HOW MANY CARBS IN AN ORANGE

Citrus fruits are always good for the body. They are often the preferred fruits of people who want to strengthen their immune systems during flu season. These fruits are also good for diabetics. Here are some of the benefits of eating citrus fruits:
• They are good for the heart
• They are rich in fiber
• They have a low glycemic index
• They may shorten the duration of colds
• They are rich in potassium
• They help the body absorb nutrients
• They hydrate the body
• They make the skin youthful-looking
• They help with weight loss
The humble yet renowned orange is a common citrus fruit. People with diabetes can easily include this fruit in their diet.
Carbohydrate Content
Orange is rich in vitamin C, which acts against free radicals. It also helps strengthen your immunity and heal your wounds quicker. Diabetics can benefit from eating oranges, but what about its carb content?
Below are the daily carbohydrate values of various serving sizes of oranges:
1. A 100-gram orange has:
• 9 grams of sugar
• 47 calories
• 88% daily value of Vitamin C
• 4% daily value, 12 grams of carbohydrates
2. A small, 96-gram orange has:
• 9 grams of sugar
• 45 calories
• 85% daily value of Vitamin C
• 3% daily value, 11 grams of carbohydrates
3. A medium, 130-gram orange has:
• 12 grams of sugar
• 62 calories
• 116 % daily value
• 5% daily value, 15 grams of carbohydrates
4. A large, 185-gram orange has:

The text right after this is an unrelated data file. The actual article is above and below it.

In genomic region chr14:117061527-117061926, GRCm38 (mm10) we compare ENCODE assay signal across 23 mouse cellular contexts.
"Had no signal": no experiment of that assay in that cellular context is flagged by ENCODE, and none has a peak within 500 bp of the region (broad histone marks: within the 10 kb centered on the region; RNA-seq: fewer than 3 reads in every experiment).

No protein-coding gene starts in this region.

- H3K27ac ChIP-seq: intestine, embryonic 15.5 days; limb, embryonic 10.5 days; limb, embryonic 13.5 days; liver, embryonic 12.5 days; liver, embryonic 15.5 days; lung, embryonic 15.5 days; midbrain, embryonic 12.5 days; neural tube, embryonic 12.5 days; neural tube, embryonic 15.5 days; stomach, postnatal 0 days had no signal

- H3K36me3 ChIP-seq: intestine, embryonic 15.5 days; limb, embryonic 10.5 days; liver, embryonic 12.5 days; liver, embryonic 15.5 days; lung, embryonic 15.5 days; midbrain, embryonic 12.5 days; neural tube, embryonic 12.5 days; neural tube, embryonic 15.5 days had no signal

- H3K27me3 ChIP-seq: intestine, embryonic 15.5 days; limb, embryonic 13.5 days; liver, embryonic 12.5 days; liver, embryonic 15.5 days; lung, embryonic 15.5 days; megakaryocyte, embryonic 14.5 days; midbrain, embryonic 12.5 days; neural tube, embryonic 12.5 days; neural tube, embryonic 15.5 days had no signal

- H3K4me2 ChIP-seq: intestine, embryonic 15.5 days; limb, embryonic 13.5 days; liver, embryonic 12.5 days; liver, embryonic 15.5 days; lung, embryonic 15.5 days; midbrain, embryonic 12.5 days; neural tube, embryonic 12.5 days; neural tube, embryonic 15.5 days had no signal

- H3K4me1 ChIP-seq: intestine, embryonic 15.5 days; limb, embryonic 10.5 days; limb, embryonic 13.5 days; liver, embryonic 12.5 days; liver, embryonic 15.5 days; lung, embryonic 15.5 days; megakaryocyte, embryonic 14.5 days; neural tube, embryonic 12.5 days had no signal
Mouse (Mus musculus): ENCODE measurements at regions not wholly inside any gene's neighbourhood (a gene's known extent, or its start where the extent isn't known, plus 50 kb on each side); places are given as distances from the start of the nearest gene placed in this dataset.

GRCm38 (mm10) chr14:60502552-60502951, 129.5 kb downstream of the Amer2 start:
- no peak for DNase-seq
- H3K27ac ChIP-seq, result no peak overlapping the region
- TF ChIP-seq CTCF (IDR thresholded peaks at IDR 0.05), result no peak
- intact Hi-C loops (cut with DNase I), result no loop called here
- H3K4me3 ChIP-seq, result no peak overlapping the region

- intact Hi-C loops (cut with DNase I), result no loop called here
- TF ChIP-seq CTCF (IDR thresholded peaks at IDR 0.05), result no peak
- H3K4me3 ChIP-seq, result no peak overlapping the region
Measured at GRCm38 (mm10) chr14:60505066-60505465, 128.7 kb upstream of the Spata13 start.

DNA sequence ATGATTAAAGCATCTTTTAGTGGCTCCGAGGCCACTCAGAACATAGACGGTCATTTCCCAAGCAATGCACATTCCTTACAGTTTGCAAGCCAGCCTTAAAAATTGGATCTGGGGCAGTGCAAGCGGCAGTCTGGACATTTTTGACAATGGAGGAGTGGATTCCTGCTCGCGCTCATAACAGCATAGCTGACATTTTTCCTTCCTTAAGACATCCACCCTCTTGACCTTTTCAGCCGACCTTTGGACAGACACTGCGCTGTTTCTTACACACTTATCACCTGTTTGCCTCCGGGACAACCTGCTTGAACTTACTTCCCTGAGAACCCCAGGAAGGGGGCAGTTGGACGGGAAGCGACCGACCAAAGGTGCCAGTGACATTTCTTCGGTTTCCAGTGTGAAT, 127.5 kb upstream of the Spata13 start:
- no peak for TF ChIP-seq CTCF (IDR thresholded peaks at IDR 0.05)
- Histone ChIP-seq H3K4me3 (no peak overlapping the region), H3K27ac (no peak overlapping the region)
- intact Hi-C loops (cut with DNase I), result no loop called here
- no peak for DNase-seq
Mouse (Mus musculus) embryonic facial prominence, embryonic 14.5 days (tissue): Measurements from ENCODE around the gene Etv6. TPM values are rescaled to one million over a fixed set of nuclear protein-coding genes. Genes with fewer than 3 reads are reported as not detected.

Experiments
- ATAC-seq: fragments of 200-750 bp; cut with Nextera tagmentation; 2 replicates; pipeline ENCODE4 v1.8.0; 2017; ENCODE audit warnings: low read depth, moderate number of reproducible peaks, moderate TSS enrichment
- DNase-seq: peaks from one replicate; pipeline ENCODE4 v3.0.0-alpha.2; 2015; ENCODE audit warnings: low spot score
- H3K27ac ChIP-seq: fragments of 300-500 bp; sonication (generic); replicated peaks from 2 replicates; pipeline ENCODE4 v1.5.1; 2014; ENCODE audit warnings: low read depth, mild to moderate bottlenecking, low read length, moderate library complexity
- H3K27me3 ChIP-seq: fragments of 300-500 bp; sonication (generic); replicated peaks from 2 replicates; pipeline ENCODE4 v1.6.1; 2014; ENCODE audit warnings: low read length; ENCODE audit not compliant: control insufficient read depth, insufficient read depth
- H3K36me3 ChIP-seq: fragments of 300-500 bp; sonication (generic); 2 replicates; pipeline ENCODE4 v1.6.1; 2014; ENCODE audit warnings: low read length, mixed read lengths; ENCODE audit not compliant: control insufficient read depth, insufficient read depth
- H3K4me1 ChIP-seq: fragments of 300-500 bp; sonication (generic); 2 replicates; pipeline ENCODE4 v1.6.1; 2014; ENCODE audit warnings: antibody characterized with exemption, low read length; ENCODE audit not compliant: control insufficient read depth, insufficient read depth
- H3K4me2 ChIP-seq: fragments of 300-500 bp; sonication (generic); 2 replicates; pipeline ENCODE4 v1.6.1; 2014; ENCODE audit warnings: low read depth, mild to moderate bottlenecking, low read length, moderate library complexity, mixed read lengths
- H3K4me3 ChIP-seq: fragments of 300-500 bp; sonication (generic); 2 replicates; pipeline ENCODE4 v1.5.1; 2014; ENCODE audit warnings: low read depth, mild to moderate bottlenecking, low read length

• 17 grams of sugar
• 87 calories
• 163% daily value of Vitamin C
• 7% daily value, 22 grams of carbohydrates

Recommended Intake of Carbohydrates
It is recommended by the USDA’s Dietary Guidelines for Americans that your total amount of calories every day should come from carbohydrates. Your body takes in simple and complex carbohydrates from your diet. Simple carbohydrates come from lactose, sucrose, and fructose. Complex carbohydrates come from legumes, grains, and vegetables rich in starch.
Orange Juice or Orange Fruit?
It is better to eat the orange fruit than drink orange juice because of the following reasons:
• An orange fruit has about 60 calories while a 250 ml container of orange juice has 100 calories.
• Pure orange juice lacks fiber.
• Orange juice has more sugar.
The upside to drinking orange juice is that it has vitamin C.
Diabetic patients are at a high risk of having a hyperglycemic episode when they drink orange juice. Blood sugar levels should not spike like that. On a scale of 100, orange juice falls between 66 and 76 in the glycemic index. Patients with diabetes should avoid orange juice because of these reasons.
Yet, when the diabetic patient suffers from a hypoglycemic episode, orange juice can help raise the blood sugar levels immediately.
An orange fruit will always be welcome in a diabetic patient’s diet. It is always best to consult with the attending physician to know how much orange fruit you should take in daily.

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